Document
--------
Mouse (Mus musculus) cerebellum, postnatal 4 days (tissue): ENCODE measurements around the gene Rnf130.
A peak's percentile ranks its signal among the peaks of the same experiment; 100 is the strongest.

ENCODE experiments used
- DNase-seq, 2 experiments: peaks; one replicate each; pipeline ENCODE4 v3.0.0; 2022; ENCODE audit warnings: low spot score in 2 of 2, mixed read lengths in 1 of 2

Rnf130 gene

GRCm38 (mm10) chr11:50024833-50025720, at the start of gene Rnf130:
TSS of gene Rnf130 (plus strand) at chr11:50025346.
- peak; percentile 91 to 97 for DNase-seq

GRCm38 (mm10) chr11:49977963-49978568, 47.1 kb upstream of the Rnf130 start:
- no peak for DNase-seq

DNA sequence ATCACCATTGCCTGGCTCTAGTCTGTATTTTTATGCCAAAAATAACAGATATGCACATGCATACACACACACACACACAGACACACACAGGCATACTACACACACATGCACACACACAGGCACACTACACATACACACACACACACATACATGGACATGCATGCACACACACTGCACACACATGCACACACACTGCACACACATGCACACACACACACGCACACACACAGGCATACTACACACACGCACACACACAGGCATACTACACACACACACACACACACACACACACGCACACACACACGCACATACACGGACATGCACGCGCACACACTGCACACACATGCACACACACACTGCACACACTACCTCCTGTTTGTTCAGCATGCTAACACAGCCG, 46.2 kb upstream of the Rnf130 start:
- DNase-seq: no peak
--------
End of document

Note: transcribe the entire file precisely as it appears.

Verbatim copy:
Mouse (Mus musculus) cerebellum, postnatal 4 days (tissue): ENCODE measurements around the gene Rnf130.
A peak's percentile ranks its signal among the peaks of the same experiment; 100 is the strongest.

ENCODE experiments used
- DNase-seq, 2 experiments: peaks; one replicate each; pipeline ENCODE4 v3.0.0; 2022; ENCODE audit warnings: low spot score in 2 of 2, mixed read lengths in 1 of 2

Rnf130 gene

GRCm38 (mm10) chr11:50024833-50025720, at the start of gene Rnf130:
TSS of gene Rnf130 (plus strand) at chr11:50025346.
- peak; percentile 91 to 97 for DNase-seq

GRCm38 (mm10) chr11:49977963-49978568, 47.1 kb upstream of the Rnf130 start:
- no peak for DNase-seq

DNA sequence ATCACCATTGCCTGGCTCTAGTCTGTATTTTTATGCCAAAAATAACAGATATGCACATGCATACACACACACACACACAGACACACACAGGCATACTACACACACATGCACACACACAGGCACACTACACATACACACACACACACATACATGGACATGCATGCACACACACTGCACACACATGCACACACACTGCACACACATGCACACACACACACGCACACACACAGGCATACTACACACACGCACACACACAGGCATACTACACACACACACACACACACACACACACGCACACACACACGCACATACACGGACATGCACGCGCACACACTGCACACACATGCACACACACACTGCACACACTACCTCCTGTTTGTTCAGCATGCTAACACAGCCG, 46.2 kb upstream of the Rnf130 start:
- DNase-seq: no peak